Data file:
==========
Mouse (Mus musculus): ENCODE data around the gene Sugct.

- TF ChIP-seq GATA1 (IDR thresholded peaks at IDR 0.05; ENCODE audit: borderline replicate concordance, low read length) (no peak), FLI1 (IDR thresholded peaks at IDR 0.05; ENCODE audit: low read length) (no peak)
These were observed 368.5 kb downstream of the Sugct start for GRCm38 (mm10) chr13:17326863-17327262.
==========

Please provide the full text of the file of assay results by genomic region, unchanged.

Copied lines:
Mouse (Mus musculus): ENCODE data around the gene Sugct.

- TF ChIP-seq GATA1 (IDR thresholded peaks at IDR 0.05; ENCODE audit: borderline replicate concordance, low read length) (no peak), FLI1 (IDR thresholded peaks at IDR 0.05; ENCODE audit: low read length) (no peak)
These were observed 368.5 kb downstream of the Sugct start for GRCm38 (mm10) chr13:17326863-17327262.